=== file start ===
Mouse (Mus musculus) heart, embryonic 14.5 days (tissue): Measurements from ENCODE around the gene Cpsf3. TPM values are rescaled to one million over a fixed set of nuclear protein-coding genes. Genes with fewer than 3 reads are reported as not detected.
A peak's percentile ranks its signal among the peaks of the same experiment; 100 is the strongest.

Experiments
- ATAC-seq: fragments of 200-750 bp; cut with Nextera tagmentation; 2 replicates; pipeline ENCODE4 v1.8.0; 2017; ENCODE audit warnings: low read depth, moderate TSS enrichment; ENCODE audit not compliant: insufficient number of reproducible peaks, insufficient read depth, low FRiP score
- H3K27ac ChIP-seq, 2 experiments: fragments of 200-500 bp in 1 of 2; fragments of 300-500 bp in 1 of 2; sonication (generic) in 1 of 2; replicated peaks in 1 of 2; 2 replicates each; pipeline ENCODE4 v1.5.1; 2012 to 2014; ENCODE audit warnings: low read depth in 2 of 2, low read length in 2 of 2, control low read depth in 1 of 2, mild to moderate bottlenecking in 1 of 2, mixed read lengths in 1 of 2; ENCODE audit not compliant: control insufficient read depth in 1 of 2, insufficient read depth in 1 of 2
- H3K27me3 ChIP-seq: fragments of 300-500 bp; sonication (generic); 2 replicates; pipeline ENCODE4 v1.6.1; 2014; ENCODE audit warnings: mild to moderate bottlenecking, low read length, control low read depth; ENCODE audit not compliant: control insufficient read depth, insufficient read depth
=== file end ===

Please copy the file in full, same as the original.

Mouse (Mus musculus) heart, embryonic 14.5 days (tissue): Measurements from ENCODE around the gene Cpsf3. TPM values are rescaled to one million over a fixed set of nuclear protein-coding genes. Genes with fewer than 3 reads are reported as not detected.
A peak's percentile ranks its signal among the peaks of the same experiment; 100 is the strongest.

Experiments
- ATAC-seq: fragments of 200-750 bp; cut with Nextera tagmentation; 2 replicates; pipeline ENCODE4 v1.8.0; 2017; ENCODE audit warnings: low read depth, moderate TSS enrichment; ENCODE audit not compliant: insufficient number of reproducible peaks, insufficient read depth, low FRiP score
- H3K27ac ChIP-seq, 2 experiments: fragments of 200-500 bp in 1 of 2; fragments of 300-500 bp in 1 of 2; sonication (generic) in 1 of 2; replicated peaks in 1 of 2; 2 replicates each; pipeline ENCODE4 v1.5.1; 2012 to 2014; ENCODE audit warnings: low read depth in 2 of 2, low read length in 2 of 2, control low read depth in 1 of 2, mild to moderate bottlenecking in 1 of 2, mixed read lengths in 1 of 2; ENCODE audit not compliant: control insufficient read depth in 1 of 2, insufficient read depth in 1 of 2
- H3K27me3 ChIP-seq: fragments of 300-500 bp; sonication (generic); 2 replicates; pipeline ENCODE4 v1.6.1; 2014; ENCODE audit warnings: mild to moderate bottlenecking, low read length, control low read depth; ENCODE audit not compliant: control insufficient read depth, insufficient read depth